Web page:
Study Links Bad-Driver Behavior to Wealth

Prius drivers received low marks for road courtesy.

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    NEWSLETTERS

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    FILE PHOTO: A man drives his antique car during an auto show of rare and luxury vehicles on September 18, 2011 in Westport, Connecticut. (Photo by Spencer Platt/Getty Images).

    Bad driving habits -- no signals, speeding, and other discourteous acts on the road -- might be linked to a more-positive personal trait:

    Wealth.

    A researcher at the University of California, Berkeley has unearthed a link between bad driving habits and drivers with big money, according to reports.

    It turns out that the pricier a car, the more likely the car's driver is to cut in front of another driver when it's not that driver's turn at a four-way intersection, according to the New York Times's Wheels blog.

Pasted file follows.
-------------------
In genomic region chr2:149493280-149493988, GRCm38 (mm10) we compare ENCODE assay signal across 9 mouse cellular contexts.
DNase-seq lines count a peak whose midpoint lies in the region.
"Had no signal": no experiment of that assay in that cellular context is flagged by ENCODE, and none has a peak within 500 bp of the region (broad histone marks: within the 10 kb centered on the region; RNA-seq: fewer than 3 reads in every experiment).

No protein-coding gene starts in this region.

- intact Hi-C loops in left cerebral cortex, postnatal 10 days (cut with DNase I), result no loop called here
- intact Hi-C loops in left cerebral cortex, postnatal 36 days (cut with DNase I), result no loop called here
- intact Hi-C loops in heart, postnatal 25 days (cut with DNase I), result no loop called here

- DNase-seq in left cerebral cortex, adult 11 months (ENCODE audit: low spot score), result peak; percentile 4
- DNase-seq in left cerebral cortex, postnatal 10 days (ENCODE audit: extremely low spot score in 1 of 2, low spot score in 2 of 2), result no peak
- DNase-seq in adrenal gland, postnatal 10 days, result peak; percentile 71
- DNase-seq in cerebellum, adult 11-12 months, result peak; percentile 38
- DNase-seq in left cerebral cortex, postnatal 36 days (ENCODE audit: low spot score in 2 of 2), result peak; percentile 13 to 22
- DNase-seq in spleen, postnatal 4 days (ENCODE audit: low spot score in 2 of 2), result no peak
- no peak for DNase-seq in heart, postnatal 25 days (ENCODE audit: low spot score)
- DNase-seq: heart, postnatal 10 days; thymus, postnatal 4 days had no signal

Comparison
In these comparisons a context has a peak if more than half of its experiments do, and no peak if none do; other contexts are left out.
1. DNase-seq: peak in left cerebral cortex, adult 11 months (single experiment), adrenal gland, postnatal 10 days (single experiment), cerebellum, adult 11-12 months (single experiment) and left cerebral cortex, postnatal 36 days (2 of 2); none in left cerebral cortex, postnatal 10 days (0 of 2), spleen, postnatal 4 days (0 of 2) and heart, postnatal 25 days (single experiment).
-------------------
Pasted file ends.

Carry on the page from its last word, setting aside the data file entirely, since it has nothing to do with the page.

And in a study examining how drivers react to waiting to a pedestrian to cross a crosswalk, drivers with less-expensive cars turned out to be most patient.

    "BMW drivers," according to researcher Paul K. Piff, "were the worst."

    But there's another nugget of interest to Bay Area drivers: Prius drivers also received low marks.

    "Prius drivers had a higher tendency to commit infractions than most," according to Piff.